Democratic policing of christianity

“in the name of supporting democracy, Christians police their own convictions to insure none of these convictions might cause difficulty for making democracy successful.”

dispatches from the front p105

PS hopefully you can see this passage is not about “policing” in the Garda/PSNI sense but more how we have rejected our convictions to fit liberal democracy.


8 Responses to “Democratic policing of christianity”

  1. 1 David April 18, 2012 at 11:42 am

    Hey Andy,

    Just wondering, does Hauerwas give any examples of the kind of convictions he has in mind?


  2. 2 Andy Neill April 18, 2012 at 11:44 am

    Most of the time he refers to war and Christian involvement in and support of it. I’m pretty sure he’d extend that to how we do business and how we do church too but i think war is probably the most concrete example i’d give.

  3. 3 David April 18, 2012 at 12:27 pm

    Fair enough. So he’s referring to some forms of actually existing Christianity which serve to justify and maintain the status quo of modern liberal democracy (including all the militaristic baggage that goes along with that). I was just worried that he was trying to oppose Christian convictions and the principle of democracy. Rather he’s opposing Christianity and Empire.

    • 4 Andy Neill April 18, 2012 at 12:39 pm

      he actually states in the lines following that the question of whether Christians support democracy or what form of alternate government we would suggest is actually a constantinian question.

      He does acknowledge and accept that there’s good things in democracy he’s just critical of how Christians (and particularly in the US in his context) see democracy as “their” form of government; that it’s somehow particularly Christian.

  4. 5 David April 18, 2012 at 1:14 pm

    Ok. I guess it’s a ‘constantinian question’ in the sense that it would be wrong to tie the gospel to any particular political ideology or form of government.

    However, sometimes I worry that Hauerwas’s ecclesiocentrism can tend towards an abdication of political responsibility.

    Although I probably haven’t read him enough to make that kind of judgement fairly

    • 6 Andy Neill April 18, 2012 at 1:16 pm

      Don’t worry it’s exactly the same thing everyone seems to worry about. Me included, I think i know in my head that it’s actually not the abdication that it appears, i’m just not sure how to articulate that as yet. yoder’s politics of Jesus is probably a reasonable starting point, though it’s still a million miles away from telling you who we should vote for!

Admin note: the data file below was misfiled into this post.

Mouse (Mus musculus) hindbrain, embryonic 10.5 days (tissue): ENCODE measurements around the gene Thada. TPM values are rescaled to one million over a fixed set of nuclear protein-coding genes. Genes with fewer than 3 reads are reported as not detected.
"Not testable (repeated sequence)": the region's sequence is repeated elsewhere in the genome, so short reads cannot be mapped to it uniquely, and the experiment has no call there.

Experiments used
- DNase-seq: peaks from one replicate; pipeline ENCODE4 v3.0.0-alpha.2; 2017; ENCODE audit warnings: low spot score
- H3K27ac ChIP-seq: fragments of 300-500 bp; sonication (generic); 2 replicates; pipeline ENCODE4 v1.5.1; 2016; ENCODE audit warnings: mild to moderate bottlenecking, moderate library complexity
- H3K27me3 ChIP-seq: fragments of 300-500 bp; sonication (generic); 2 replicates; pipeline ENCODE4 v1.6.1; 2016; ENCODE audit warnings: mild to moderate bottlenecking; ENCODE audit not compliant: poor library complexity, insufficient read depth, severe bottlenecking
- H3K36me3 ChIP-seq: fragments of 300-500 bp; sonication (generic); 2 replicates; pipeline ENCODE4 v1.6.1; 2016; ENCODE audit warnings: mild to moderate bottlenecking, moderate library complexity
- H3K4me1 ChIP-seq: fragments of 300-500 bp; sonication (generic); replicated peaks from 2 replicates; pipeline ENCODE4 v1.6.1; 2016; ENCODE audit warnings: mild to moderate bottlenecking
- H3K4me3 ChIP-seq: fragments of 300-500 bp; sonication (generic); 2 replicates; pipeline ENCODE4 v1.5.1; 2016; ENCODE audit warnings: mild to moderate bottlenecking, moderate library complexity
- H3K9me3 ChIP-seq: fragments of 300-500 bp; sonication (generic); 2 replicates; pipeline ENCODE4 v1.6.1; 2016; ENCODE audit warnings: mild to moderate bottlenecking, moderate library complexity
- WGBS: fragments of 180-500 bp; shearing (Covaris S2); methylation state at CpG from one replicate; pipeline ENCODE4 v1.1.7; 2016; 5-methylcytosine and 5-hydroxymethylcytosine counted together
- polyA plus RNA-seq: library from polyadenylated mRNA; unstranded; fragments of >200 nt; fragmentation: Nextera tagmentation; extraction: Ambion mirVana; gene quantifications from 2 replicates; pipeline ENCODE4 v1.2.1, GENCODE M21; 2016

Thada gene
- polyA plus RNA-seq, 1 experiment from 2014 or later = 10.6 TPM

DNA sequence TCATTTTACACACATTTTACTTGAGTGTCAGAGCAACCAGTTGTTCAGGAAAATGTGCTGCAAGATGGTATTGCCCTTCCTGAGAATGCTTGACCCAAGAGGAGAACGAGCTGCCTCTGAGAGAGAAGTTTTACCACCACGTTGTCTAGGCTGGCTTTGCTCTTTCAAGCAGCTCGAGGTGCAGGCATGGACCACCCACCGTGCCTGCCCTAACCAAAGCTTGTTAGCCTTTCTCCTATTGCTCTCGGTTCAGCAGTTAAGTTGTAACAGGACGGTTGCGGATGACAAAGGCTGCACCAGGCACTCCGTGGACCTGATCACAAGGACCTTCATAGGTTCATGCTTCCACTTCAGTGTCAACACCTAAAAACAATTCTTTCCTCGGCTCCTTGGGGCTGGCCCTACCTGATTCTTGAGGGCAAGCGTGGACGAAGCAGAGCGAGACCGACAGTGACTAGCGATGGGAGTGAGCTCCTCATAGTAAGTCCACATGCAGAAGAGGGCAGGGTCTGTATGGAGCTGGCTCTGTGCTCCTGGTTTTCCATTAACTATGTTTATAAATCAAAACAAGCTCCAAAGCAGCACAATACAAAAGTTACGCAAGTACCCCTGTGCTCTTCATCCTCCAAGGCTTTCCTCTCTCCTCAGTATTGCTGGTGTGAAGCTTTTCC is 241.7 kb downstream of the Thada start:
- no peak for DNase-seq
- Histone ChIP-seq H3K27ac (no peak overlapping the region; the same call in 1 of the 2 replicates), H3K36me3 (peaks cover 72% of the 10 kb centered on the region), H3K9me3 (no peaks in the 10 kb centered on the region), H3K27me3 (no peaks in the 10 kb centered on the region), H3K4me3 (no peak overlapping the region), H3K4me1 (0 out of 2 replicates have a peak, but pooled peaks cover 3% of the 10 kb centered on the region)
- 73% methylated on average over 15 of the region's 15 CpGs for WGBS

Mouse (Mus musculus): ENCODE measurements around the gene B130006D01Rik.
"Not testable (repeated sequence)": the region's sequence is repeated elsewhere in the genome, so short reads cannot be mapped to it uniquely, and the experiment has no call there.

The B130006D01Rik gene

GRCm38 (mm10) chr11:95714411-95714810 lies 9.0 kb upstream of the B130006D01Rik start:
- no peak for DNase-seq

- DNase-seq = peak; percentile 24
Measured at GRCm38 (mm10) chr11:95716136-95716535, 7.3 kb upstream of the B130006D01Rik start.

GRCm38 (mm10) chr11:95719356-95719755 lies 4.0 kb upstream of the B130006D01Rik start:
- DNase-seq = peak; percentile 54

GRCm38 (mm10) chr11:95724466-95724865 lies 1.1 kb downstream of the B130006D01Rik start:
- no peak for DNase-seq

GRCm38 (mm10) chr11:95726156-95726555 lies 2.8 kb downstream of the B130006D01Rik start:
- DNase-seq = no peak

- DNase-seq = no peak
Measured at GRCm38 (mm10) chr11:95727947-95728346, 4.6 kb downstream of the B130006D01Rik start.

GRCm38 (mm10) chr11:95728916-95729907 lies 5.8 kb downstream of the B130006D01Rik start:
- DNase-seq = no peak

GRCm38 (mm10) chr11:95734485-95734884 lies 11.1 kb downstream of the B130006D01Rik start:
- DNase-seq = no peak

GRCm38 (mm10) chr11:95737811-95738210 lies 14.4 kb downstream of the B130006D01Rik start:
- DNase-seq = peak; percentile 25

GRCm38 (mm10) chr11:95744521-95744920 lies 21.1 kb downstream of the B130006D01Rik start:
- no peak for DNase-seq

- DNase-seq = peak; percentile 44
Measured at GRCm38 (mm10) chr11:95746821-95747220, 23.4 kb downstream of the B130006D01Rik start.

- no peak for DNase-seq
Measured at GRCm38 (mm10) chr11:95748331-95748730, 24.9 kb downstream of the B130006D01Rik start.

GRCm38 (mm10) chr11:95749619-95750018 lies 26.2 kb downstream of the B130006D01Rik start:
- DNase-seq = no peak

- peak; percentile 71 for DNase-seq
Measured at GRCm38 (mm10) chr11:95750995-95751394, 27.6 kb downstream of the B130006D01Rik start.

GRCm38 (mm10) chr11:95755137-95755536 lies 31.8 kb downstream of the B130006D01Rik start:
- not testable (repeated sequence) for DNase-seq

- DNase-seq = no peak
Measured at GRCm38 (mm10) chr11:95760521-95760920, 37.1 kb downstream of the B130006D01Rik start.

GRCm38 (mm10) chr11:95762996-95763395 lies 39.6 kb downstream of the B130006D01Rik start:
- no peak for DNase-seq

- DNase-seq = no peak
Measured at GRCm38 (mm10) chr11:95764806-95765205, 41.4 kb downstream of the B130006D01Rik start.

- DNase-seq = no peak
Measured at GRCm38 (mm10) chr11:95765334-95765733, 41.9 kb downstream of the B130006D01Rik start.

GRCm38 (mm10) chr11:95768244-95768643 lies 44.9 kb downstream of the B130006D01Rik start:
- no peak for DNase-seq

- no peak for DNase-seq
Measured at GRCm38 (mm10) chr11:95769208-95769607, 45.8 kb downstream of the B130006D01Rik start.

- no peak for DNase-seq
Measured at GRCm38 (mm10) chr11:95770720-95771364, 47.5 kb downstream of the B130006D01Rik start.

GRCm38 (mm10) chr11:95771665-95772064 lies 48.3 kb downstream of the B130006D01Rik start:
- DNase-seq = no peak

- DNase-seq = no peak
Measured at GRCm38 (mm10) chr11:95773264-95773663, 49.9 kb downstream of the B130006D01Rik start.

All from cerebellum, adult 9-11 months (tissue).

5. 7 David April 18, 2012 at 1:34 pm

    Yoder is helpful in that he shows that Jesus and Christian practices of discipleship are deeply political.

    I guess I tend to think that the Hauerwasian concerns of positioning the church as an ‘alternative polis’ and unsettling Christian narratives which have been subsumed under nationalism or constantinianism can be achieved within the practice of Liberation Theology.

    For example, when people like William Cavanaugh write about the Eucharist as a Christian political response to globalisation I can’t help but feel like it’s a defeatist response to the feeling that global capitalism truly is the End of History.

    Now obviously there are political dimensions to the practice of the Eucharist, but to consider it a response to the issues posed by globalisation (unless it’s a part of a larger framework of responding to the issue) seems very idealistic (as opposed to materialistic) and naive.

Leave a Reply

Please log in using one of these methods to post your comment: Logo

You are commenting using your account. Log Out /  Change )

Google photo

You are commenting using your Google account. Log Out /  Change )

Twitter picture

You are commenting using your Twitter account. Log Out /  Change )

Facebook photo

You are commenting using your Facebook account. Log Out /  Change )

Connecting to %s


April 2012
« Mar   May »

%d bloggers like this: